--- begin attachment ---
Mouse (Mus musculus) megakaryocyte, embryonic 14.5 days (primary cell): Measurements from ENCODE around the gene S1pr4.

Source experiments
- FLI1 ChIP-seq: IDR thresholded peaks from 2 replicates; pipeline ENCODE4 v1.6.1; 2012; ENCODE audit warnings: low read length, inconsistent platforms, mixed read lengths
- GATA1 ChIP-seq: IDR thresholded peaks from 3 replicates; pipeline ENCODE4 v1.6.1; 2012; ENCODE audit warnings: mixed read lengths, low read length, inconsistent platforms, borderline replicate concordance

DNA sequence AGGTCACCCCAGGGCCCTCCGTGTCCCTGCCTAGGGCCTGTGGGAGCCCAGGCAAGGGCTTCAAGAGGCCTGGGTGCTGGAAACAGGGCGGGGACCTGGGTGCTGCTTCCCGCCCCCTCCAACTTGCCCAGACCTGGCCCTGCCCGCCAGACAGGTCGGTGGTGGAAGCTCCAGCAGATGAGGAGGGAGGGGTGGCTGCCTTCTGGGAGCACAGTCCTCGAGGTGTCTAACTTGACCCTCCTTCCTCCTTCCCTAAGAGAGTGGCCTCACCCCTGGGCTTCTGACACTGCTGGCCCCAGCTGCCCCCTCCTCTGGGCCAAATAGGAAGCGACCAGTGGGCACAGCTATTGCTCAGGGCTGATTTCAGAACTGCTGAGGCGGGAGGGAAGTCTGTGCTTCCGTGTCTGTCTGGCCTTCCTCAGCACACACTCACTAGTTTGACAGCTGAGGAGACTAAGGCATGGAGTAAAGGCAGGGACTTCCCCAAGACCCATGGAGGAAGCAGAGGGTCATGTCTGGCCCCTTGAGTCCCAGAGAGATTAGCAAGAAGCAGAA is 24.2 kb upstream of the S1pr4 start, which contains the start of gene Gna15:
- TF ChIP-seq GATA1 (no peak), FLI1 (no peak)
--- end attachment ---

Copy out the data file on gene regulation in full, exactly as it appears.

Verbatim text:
Mouse (Mus musculus) megakaryocyte, embryonic 14.5 days (primary cell): Measurements from ENCODE around the gene S1pr4.

Source experiments
- FLI1 ChIP-seq: IDR thresholded peaks from 2 replicates; pipeline ENCODE4 v1.6.1; 2012; ENCODE audit warnings: low read length, inconsistent platforms, mixed read lengths
- GATA1 ChIP-seq: IDR thresholded peaks from 3 replicates; pipeline ENCODE4 v1.6.1; 2012; ENCODE audit warnings: mixed read lengths, low read length, inconsistent platforms, borderline replicate concordance

DNA sequence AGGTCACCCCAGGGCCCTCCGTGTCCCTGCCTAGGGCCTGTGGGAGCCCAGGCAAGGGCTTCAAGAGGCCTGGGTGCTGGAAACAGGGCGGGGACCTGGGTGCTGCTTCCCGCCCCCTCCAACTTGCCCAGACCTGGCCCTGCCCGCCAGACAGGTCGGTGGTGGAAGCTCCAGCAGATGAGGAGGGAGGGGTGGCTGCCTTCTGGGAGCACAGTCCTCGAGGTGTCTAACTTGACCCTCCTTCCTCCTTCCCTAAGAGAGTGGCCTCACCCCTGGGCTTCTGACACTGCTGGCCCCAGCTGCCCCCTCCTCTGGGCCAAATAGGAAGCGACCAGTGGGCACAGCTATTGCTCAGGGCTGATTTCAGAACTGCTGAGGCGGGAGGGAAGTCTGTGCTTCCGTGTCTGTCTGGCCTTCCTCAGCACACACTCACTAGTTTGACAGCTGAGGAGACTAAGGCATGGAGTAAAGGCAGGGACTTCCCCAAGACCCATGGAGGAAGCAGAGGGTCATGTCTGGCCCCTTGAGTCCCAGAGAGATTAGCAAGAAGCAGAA is 24.2 kb upstream of the S1pr4 start, which contains the start of gene Gna15:
- TF ChIP-seq GATA1 (no peak), FLI1 (no peak)